INSTITUTE OF FUNDRAISING: Regulating all fundraisers gives us food for thought

Lindsay Boswell, chief executive of the Institute of Fundraising

Last week, I received an email from John Kelly, of the consultancy Brakeley. He was concerned that the review of self-regulation in fundraising should have a broad remit to look beyond charities to education, culture and health.

Many of these are exempt and Kelly's point was that if we end up with differing rules for different sectors, then we risk losing the public's patience and understanding.

My immediate response was first to forward these comments to Rodney Buse, who is running the self-regulation consultation, and second to do some hard thinking. Clearly, it is vital that I use this issue to forge much closer links with other umbrella bodies such as CASE and Arts and Business among others.

The imperative here is to do what is best for fundraising organisations and fundraisers. Both CASE and Arts and Business provide networking and training opportunities in their fields of specialisation that the Institute couldn't and, indeed shouldn't, replicate. The same works the other way around as well.

The key specialism of the Institute is the standards laid out in the Codes of Fundraising Practice. It is vitally important to ensure that there is one location and reference point for these standards, otherwise confusion will reign.

I have already discovered, if I didn't know it before, that far too often offers of joint working and partnerships are mistaken as cries for help and a takeover. It has always been a key objective of the Institute to be aligned to the profession of fundraising. This means working in partnership is vital.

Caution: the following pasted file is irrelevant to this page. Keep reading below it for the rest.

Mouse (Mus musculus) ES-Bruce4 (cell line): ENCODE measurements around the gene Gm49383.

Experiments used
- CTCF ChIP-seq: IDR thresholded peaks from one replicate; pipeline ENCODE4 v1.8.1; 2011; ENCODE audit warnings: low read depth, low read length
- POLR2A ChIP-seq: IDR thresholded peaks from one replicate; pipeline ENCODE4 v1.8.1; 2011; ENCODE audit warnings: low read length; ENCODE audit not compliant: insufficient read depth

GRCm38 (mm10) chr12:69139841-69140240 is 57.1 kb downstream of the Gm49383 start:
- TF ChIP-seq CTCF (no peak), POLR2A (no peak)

The Institute has many members in arts, education and health and these members can play a key and pivotal role in helping to build and secure the relationships, which mean that the whole profession of fundraising can begin to work to tackle some of the really big issues we face.

There is so much common work we can and must achieve. All fundraisers suffer from a lack of understanding of the role they carry out. Often this is with trustees and senior executives. But imagine the issues faced if your line manager is a hospital consultant, or a university don, or a school bursar. It isn't so different really.

Whatever part of the fundraising world you come from, don't be afraid to put pressure on us. Make it felt and keep applying it, to ensure fundraising as a profession grows in recognition and professionalism.

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